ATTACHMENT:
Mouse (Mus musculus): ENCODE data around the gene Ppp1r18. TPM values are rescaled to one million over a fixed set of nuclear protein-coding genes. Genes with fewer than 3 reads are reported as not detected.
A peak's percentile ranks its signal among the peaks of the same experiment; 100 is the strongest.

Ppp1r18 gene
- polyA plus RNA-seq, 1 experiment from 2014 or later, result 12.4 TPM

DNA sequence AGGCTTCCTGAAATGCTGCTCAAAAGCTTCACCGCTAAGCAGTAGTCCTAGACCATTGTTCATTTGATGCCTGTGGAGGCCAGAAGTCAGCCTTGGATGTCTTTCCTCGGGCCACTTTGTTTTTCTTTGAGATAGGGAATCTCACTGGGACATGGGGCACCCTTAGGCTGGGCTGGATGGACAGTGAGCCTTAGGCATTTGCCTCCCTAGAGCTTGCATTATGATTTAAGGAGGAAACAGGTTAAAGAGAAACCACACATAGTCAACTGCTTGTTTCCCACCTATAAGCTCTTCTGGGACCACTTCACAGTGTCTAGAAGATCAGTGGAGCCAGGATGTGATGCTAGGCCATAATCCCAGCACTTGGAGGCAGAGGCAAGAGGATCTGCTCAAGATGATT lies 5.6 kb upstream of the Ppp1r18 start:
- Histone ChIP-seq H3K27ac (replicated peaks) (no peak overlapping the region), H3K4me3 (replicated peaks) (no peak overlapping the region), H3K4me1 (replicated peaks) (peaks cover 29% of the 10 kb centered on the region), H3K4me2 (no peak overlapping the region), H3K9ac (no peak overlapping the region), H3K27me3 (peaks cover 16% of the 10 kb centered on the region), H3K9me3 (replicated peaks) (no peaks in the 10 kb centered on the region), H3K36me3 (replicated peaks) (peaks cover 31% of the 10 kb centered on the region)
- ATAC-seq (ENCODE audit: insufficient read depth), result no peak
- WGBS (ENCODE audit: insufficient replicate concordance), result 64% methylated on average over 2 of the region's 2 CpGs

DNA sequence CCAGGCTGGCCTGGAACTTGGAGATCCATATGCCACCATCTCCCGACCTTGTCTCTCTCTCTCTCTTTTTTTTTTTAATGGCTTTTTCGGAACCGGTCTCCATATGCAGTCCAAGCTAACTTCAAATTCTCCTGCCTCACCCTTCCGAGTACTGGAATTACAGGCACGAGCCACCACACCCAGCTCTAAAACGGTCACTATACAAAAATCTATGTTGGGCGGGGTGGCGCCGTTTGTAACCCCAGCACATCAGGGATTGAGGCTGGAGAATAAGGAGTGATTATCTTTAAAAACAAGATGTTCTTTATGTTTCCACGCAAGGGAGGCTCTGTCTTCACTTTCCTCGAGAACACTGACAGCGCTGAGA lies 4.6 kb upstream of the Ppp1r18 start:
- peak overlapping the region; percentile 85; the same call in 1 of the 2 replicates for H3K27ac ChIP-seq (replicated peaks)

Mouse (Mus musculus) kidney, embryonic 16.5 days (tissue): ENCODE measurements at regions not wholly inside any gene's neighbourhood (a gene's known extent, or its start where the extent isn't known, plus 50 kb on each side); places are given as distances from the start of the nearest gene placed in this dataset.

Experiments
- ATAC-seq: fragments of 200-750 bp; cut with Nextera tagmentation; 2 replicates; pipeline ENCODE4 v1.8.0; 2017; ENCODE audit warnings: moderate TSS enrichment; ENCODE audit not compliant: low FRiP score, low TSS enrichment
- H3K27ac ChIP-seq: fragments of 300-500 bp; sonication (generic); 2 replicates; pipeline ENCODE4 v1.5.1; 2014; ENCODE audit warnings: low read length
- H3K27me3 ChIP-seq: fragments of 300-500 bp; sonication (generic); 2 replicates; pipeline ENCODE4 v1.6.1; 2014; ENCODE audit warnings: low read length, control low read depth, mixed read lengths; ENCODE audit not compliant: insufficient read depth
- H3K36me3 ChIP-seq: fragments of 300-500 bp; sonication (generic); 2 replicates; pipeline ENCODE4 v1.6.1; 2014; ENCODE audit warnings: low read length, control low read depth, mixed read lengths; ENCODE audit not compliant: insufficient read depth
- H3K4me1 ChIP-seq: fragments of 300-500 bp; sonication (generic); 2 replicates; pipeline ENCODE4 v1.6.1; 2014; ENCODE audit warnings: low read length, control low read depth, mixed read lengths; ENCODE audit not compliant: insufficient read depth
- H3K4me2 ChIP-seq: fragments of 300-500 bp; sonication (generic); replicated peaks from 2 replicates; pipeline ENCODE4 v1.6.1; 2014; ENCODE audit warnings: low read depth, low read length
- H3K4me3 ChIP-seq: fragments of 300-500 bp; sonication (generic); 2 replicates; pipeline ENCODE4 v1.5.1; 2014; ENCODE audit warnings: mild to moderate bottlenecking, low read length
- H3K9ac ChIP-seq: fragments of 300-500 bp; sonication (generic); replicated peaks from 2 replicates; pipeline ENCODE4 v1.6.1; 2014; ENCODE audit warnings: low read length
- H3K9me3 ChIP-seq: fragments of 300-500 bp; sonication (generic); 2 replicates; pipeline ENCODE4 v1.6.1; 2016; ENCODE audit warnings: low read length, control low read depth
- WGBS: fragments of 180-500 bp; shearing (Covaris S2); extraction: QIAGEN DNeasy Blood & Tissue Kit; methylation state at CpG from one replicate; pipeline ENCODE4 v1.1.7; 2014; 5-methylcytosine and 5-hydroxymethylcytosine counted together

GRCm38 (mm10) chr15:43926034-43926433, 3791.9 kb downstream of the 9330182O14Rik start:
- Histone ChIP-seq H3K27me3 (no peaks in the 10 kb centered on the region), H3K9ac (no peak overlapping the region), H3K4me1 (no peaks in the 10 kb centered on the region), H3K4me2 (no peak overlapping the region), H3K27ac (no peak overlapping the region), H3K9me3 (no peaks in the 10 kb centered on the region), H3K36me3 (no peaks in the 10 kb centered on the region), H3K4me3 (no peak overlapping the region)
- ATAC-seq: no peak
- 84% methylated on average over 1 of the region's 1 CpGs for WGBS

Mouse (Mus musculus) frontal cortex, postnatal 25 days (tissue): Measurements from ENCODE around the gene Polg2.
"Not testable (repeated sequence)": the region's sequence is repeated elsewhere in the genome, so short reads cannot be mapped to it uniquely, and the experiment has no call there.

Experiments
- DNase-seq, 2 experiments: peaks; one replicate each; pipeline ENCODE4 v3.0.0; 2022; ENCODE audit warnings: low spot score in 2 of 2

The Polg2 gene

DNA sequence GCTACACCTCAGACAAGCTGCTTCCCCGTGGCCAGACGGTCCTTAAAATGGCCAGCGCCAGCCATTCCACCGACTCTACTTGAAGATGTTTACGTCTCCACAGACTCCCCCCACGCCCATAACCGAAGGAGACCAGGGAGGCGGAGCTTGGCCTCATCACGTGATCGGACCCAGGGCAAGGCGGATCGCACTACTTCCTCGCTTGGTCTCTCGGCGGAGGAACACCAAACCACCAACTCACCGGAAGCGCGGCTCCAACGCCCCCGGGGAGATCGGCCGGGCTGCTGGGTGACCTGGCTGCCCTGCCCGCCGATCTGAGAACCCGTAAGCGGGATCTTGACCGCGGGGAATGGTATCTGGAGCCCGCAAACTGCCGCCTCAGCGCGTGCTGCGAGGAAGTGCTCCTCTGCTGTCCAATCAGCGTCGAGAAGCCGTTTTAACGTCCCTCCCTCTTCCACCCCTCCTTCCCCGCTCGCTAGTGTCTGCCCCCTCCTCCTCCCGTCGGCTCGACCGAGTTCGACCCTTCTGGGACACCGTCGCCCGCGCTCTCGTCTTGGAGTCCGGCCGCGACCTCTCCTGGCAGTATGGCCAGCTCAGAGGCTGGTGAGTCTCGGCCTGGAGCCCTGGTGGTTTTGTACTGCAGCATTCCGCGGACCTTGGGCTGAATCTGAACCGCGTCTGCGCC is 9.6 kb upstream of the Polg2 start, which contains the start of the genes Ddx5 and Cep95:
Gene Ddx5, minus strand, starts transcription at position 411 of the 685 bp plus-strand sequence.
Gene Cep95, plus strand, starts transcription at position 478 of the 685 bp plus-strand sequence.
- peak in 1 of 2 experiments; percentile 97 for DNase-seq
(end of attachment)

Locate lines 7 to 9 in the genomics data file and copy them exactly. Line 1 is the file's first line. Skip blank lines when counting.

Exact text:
- ATAC-seq (ENCODE audit: insufficient read depth), result no peak
- WGBS (ENCODE audit: insufficient replicate concordance), result 64% methylated on average over 2 of the region's 2 CpGs

DNA sequence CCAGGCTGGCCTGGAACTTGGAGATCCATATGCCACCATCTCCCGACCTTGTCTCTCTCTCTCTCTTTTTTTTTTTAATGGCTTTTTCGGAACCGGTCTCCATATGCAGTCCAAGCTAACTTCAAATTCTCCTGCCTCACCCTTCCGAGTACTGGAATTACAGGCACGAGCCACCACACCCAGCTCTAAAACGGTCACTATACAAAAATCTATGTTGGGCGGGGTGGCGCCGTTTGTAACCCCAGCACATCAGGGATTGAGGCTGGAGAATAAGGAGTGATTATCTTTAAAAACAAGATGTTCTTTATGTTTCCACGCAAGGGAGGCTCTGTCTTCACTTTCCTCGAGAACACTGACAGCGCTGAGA lies 4.6 kb upstream of the Ppp1r18 start: